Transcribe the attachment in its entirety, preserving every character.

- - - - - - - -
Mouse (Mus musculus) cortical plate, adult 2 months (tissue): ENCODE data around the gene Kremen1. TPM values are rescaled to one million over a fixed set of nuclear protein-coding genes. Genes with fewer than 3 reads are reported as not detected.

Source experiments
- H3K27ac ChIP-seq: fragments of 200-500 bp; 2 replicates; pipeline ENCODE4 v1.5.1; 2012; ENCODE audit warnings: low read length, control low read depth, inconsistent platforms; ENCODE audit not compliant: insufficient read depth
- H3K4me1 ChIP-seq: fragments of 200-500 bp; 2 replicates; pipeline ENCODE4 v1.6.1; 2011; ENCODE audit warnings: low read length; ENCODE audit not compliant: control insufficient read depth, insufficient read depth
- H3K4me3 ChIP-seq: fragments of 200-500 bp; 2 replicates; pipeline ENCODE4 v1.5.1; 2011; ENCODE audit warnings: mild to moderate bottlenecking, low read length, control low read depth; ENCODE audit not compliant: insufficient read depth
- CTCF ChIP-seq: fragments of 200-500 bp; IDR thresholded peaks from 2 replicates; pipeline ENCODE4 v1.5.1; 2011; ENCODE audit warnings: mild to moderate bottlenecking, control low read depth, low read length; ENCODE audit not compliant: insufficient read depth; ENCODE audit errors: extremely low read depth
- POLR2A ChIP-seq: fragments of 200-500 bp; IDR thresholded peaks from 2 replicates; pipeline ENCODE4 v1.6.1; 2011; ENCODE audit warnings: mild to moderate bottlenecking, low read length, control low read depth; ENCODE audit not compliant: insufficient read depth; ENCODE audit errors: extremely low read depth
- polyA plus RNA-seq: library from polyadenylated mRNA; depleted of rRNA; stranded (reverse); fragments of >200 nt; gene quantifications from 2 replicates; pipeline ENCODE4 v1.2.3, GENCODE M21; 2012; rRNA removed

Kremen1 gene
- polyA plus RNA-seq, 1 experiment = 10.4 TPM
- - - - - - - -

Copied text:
Mouse (Mus musculus) cortical plate, adult 2 months (tissue): ENCODE data around the gene Kremen1. TPM values are rescaled to one million over a fixed set of nuclear protein-coding genes. Genes with fewer than 3 reads are reported as not detected.

Source experiments
- H3K27ac ChIP-seq: fragments of 200-500 bp; 2 replicates; pipeline ENCODE4 v1.5.1; 2012; ENCODE audit warnings: low read length, control low read depth, inconsistent platforms; ENCODE audit not compliant: insufficient read depth
- H3K4me1 ChIP-seq: fragments of 200-500 bp; 2 replicates; pipeline ENCODE4 v1.6.1; 2011; ENCODE audit warnings: low read length; ENCODE audit not compliant: control insufficient read depth, insufficient read depth
- H3K4me3 ChIP-seq: fragments of 200-500 bp; 2 replicates; pipeline ENCODE4 v1.5.1; 2011; ENCODE audit warnings: mild to moderate bottlenecking, low read length, control low read depth; ENCODE audit not compliant: insufficient read depth
- CTCF ChIP-seq: fragments of 200-500 bp; IDR thresholded peaks from 2 replicates; pipeline ENCODE4 v1.5.1; 2011; ENCODE audit warnings: mild to moderate bottlenecking, control low read depth, low read length; ENCODE audit not compliant: insufficient read depth; ENCODE audit errors: extremely low read depth
- POLR2A ChIP-seq: fragments of 200-500 bp; IDR thresholded peaks from 2 replicates; pipeline ENCODE4 v1.6.1; 2011; ENCODE audit warnings: mild to moderate bottlenecking, low read length, control low read depth; ENCODE audit not compliant: insufficient read depth; ENCODE audit errors: extremely low read depth
- polyA plus RNA-seq: library from polyadenylated mRNA; depleted of rRNA; stranded (reverse); fragments of >200 nt; gene quantifications from 2 replicates; pipeline ENCODE4 v1.2.3, GENCODE M21; 2012; rRNA removed

Kremen1 gene
- polyA plus RNA-seq, 1 experiment = 10.4 TPM